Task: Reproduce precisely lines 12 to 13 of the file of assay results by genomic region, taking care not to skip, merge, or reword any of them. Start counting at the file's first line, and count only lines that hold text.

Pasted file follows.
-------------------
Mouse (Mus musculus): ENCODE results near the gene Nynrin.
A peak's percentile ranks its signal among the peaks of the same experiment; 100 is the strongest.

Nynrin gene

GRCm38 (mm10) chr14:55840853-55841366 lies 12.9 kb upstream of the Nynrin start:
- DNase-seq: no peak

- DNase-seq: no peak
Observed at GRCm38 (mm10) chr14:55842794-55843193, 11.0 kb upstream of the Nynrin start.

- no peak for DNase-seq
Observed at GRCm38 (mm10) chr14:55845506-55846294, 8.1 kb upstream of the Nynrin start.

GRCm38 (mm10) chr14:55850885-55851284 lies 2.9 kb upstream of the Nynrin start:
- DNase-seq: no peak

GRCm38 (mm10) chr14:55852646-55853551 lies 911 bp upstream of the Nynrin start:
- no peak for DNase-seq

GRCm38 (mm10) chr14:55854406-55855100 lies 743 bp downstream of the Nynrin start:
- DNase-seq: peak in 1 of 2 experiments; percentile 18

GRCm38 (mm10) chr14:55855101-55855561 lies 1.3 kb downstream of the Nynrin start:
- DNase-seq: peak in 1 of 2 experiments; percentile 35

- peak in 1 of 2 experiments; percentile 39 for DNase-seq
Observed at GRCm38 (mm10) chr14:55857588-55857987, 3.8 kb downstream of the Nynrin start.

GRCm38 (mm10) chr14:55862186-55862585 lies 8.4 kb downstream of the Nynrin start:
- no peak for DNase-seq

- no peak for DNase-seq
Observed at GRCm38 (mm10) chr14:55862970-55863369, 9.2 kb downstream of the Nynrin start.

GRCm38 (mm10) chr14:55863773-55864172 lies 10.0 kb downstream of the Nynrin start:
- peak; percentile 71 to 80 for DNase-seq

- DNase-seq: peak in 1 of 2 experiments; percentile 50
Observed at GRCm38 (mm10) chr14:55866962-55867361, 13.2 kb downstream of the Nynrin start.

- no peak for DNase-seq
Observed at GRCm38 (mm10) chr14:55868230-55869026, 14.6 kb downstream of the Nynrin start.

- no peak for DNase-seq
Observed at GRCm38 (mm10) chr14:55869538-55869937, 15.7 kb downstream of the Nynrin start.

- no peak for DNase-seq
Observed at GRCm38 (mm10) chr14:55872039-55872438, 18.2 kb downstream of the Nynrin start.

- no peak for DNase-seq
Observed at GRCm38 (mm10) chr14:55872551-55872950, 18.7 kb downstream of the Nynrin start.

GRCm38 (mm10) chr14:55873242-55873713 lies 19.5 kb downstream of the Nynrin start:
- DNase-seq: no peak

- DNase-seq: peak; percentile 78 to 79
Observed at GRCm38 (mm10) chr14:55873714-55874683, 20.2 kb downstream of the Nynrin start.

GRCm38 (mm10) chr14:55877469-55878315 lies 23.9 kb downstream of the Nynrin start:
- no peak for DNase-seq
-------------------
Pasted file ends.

GRCm38 (mm10) chr14:55852646-55853551 lies 911 bp upstream of the Nynrin start:
- no peak for DNase-seq